Type 2 diabetes may actually be eating away at the brain, reported HealthDay News.
According to new research published April 29 in the online edition of Radiology, diabetes causes brain shrinkage with age. Interestingly, though, the decrease in brain volume isn't linked to the damage of tiny blood vessels in the brain, but instead to how the brain handles excess sugar. Chronically high levels of insulin and sugar might be toxic to brain cells, the study suggests.
"This would definitely be a potential cause of dementia," said Dr. Sam Gandy, director of the Center for Cognitive Health at Mount Sinai Hospital in New York City.
It's not news that diabetes hurts the brain; doctors have long known the disease is associated with an increased risk for stroke and dementia, said lead researcher Dr. R. Nick Bryan, a professor of radiology at the University of Pennsylvania's Perleman School of Medicine in Philadelphia. The recent study sheds light on why—with sugar as a main culprit.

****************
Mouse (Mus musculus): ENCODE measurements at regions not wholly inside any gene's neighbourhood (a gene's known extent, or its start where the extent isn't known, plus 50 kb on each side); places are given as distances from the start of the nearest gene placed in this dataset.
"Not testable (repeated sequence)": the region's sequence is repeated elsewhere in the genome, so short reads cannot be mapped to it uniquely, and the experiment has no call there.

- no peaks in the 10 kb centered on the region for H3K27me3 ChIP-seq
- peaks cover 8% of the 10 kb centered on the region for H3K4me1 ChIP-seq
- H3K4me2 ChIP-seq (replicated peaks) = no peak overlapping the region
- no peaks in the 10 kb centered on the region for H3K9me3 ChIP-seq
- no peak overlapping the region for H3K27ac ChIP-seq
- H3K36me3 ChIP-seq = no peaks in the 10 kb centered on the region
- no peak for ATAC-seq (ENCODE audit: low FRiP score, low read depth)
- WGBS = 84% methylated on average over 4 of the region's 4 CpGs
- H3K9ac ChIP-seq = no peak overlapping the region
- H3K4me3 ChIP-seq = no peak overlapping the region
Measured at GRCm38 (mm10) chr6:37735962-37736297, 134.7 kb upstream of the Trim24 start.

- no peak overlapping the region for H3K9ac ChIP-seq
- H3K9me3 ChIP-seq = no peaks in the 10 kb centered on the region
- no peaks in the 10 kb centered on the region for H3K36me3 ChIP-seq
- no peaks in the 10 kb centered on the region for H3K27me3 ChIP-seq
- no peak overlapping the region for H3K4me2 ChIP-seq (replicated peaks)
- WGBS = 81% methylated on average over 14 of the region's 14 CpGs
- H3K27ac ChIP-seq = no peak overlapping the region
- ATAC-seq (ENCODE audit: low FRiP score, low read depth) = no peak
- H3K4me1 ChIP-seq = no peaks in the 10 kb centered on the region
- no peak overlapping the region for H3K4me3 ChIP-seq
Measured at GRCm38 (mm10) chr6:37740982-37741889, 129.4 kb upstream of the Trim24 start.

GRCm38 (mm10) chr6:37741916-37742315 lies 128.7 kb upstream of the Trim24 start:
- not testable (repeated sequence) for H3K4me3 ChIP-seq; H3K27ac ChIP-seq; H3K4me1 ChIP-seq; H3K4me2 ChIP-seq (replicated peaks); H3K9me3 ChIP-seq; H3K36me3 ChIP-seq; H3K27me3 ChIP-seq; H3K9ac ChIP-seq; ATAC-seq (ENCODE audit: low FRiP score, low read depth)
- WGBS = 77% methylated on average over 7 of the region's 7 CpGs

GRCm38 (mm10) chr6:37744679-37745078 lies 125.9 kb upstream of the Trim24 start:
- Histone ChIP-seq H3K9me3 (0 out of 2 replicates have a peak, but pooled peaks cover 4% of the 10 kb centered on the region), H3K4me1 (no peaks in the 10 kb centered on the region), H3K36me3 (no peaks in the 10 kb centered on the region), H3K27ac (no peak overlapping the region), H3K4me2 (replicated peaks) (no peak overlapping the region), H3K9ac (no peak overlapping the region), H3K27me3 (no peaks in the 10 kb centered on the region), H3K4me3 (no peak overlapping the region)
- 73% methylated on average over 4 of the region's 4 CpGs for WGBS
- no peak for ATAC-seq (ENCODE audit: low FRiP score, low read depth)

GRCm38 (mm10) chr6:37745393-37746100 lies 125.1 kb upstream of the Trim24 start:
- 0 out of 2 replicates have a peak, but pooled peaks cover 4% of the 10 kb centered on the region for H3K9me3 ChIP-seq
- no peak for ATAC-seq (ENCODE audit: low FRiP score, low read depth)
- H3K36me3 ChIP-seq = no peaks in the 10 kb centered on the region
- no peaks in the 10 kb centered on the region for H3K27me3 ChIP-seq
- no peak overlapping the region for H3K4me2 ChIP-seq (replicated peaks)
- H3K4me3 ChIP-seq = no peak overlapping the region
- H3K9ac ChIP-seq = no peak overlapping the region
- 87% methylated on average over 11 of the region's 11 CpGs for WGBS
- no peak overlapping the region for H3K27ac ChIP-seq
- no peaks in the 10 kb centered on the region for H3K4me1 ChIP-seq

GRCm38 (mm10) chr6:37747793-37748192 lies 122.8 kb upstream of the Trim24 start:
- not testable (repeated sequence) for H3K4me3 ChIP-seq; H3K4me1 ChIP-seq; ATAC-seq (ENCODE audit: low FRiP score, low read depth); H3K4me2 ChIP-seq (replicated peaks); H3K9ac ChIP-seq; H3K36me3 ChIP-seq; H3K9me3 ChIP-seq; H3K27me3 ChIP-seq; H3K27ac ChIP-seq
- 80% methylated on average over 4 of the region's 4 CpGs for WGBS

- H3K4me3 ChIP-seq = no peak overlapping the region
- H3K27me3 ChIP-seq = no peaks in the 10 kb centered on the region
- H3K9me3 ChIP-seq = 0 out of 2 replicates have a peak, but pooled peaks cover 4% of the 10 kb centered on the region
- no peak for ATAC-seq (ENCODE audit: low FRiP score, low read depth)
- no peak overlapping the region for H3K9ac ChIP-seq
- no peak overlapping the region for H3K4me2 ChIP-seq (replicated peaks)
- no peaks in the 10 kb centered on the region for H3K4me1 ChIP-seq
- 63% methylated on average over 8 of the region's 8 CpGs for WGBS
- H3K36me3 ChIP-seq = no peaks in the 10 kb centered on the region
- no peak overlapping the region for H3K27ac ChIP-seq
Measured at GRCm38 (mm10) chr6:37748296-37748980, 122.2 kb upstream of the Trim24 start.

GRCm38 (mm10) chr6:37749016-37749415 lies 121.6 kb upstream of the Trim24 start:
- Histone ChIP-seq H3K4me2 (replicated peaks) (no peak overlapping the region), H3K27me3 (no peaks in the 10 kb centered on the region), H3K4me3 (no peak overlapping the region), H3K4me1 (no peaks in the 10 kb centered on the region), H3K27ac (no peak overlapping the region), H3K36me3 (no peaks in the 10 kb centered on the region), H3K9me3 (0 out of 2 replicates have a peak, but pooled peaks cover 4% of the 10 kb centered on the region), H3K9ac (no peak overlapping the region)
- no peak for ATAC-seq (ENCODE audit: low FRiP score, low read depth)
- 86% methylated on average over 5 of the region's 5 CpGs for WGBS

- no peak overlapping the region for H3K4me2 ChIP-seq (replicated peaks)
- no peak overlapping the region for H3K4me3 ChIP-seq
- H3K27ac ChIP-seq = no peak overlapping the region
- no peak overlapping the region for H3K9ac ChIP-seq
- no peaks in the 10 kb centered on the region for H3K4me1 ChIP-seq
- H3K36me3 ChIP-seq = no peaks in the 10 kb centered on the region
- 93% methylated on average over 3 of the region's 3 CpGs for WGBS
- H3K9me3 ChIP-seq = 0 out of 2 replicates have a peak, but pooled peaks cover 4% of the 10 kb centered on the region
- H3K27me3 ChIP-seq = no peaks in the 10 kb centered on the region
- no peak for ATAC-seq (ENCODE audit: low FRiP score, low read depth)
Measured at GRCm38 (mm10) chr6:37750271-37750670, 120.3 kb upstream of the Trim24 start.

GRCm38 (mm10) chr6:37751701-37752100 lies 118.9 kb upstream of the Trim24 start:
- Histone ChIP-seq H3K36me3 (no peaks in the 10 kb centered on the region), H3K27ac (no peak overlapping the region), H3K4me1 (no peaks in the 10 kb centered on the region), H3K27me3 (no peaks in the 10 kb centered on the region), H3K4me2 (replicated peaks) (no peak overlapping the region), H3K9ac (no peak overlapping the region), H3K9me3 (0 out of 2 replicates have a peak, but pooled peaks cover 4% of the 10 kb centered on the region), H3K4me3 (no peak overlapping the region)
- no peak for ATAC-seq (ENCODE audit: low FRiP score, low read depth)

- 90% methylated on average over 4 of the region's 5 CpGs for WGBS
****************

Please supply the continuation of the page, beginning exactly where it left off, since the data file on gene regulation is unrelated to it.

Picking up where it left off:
"It is important that patients understand the adverse effect of their disease on their brains and cooperate with their doctors who are trying to treat their diabetes and prevent the effects of diabetes on the brain and other organs," he said.
The study used MRI scans to examine the brains of 614 people who had type 2 diabetes for an average of about 10 years. Research indicated the longer a person had diabetes, the more brain shrinkage occurred, most significantly of gray matter—areas of the brain responsible for muscle control, eyesight, hearing, memory, speech, decision-making and self-control.
Every decade of diabetes advanced the brain's appearance of age by two years compared to someone without diabetes, Bryan said.